Friday, February 29, 2008
The Tea Roses
Yesterday I checked the backyard rose bushes, which are leafing out nicely and promise to be full of blooms before too long. I still don't know if I should have left those rose hips on the bushes from last year, but I read somewhere that the birds enjoy munching on them in winter, so on they stayed. Today, however, I'm enjoying some Rose Hips Tea from the fine folks at Upton Tea, largely because I'm hoping the Vitamin C-packed brew will help me ward off the flu bug that seems to have bitten so many around me.
To learn a little more about the roses I so love, I've been reading "The English Roses" by David Austin. It's just a gorgeous, gorgeous book, but despite the fact its author is one of the preeminent rosarians in the world, the information is quite clear and easy to understand. For instance, I wanted to know why tea roses are called tea roses, and how they are distinct from other roses. Here's what Austin has to say:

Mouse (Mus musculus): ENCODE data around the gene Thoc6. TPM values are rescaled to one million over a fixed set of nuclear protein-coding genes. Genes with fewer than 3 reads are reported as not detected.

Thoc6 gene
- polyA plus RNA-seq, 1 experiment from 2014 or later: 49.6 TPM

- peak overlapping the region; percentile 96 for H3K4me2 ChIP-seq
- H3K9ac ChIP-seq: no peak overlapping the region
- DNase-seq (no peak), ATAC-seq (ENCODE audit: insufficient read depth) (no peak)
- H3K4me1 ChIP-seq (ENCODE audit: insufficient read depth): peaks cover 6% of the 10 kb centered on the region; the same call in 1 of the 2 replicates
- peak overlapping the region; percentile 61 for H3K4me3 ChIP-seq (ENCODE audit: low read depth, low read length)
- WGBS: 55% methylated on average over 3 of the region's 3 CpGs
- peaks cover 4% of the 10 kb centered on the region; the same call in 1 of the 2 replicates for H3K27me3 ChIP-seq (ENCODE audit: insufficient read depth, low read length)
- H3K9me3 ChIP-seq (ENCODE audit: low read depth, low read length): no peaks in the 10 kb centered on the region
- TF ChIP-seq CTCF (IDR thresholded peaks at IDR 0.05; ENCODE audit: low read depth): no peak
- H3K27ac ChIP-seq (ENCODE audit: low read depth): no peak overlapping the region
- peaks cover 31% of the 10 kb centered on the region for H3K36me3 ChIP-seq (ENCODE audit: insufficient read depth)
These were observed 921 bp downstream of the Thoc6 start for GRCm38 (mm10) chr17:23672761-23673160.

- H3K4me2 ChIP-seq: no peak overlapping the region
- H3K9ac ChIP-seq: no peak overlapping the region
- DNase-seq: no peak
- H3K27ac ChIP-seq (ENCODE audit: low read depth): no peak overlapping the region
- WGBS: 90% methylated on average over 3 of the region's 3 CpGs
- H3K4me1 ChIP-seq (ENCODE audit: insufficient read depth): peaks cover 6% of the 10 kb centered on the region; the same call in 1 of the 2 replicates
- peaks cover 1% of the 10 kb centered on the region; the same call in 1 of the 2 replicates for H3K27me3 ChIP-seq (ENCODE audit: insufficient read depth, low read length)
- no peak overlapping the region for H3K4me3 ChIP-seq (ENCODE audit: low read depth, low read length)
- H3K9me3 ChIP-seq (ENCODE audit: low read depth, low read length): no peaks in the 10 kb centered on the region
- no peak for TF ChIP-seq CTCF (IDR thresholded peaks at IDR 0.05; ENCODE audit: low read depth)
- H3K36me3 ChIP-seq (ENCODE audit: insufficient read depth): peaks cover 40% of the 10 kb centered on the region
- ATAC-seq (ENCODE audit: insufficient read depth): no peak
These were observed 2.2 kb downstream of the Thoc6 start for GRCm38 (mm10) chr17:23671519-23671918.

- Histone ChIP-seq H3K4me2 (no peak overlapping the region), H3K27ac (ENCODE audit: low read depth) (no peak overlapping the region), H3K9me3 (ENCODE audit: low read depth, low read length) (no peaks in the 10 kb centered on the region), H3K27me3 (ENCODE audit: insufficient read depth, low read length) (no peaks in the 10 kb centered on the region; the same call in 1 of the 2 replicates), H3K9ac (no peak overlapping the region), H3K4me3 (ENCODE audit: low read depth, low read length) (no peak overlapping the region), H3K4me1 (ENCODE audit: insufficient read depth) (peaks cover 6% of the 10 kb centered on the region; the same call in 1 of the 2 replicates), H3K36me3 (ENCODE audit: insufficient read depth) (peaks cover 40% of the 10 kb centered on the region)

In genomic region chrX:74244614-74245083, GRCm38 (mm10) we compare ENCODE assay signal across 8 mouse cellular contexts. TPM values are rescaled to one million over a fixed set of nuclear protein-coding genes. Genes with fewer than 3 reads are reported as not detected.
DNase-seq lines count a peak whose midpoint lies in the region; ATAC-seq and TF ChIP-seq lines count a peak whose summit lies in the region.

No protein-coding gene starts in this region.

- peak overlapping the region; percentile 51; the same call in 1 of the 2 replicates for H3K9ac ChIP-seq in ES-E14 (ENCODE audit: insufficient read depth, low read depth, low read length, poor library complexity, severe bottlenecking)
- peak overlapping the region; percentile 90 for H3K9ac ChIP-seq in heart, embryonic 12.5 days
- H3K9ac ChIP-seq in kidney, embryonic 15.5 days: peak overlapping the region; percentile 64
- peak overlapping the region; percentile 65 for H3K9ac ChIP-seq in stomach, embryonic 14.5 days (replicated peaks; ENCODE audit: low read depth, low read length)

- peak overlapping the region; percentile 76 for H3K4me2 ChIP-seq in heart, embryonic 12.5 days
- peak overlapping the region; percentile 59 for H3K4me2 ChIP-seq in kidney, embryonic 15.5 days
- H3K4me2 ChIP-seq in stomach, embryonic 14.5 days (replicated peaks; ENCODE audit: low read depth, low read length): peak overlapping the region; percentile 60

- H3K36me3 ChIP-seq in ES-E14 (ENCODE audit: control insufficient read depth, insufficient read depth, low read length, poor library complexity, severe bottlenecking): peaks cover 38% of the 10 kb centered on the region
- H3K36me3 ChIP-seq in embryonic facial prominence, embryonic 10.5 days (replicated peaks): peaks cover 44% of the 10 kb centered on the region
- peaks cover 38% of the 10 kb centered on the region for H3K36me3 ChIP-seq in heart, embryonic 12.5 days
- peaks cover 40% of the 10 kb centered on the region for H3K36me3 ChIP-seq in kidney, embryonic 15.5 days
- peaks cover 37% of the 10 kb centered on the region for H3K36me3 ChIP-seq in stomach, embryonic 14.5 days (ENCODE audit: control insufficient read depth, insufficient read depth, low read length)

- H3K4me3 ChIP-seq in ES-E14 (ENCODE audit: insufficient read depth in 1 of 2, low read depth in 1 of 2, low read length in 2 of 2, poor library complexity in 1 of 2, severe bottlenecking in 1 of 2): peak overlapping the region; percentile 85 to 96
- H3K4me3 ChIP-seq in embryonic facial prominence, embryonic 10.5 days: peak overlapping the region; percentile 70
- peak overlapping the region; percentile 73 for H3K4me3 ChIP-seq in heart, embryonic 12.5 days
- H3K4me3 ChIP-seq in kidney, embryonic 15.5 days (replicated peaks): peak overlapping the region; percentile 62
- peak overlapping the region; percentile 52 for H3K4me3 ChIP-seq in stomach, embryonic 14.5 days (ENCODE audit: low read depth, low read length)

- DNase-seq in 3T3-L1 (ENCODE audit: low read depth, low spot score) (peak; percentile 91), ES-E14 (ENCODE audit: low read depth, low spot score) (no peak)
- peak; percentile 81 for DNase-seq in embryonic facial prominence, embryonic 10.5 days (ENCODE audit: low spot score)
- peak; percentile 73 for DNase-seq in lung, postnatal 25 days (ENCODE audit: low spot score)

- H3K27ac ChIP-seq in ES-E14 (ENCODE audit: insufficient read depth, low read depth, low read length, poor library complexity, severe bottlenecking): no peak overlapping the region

"While the Hybrid Perpetuals were in vogue in late Victorian times, another group of roses appeared alongside them. These were the Tea Roses, which hold a position somewhere between the Old and the Modern Roses. They were a development of the China Roses, some of which have in their make-up an element of Rosa gigantea, which is a very large-flowered species with long, pointed buds. These qualities were passed on to the Tea Roses, which have a delicate beauty, often with the Hybrid Tea type of bud and soft colours and slender, twiggy growth. They also have what is known as a 'tea' scent, similar to the aroma from a newly opened packet of China tea." A tea rose is depicted on this tea mug, and when I start searching for new roses to plant this spring, I'll be sure to see if they smell like "a newly opened packet of China tea."